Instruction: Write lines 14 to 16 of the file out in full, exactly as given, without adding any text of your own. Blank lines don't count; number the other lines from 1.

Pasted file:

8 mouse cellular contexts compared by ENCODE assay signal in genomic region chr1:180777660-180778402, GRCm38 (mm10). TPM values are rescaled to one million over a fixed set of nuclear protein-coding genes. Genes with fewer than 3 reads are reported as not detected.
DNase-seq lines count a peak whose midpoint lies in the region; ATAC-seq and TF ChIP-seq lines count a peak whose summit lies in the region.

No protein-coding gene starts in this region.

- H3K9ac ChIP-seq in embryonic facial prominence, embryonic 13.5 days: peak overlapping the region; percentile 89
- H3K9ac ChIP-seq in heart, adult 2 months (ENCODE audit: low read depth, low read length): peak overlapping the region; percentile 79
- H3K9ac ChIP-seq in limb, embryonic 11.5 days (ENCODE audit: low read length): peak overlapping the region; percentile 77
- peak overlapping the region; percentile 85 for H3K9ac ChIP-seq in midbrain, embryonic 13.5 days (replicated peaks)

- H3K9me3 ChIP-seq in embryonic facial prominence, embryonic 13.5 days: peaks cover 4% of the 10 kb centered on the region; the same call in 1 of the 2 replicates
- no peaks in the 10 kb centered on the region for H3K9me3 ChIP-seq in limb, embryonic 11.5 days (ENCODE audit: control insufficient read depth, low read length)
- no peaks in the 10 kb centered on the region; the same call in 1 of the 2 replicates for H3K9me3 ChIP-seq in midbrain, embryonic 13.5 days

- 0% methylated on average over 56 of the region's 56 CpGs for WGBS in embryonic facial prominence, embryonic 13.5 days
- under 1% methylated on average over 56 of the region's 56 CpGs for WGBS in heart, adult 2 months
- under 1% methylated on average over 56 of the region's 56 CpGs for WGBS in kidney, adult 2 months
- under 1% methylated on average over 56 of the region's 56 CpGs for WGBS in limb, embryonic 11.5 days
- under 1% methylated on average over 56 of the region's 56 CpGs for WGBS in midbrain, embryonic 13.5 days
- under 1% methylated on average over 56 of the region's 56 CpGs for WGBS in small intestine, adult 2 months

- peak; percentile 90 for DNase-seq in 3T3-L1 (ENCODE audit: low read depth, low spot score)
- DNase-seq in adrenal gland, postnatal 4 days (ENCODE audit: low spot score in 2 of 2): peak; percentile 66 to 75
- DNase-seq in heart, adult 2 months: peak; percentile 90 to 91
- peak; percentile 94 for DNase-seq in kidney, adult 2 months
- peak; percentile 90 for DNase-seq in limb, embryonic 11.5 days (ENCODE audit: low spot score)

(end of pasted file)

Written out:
- under 1% methylated on average over 56 of the region's 56 CpGs for WGBS in limb, embryonic 11.5 days
- under 1% methylated on average over 56 of the region's 56 CpGs for WGBS in midbrain, embryonic 13.5 days
- under 1% methylated on average over 56 of the region's 56 CpGs for WGBS in small intestine, adult 2 months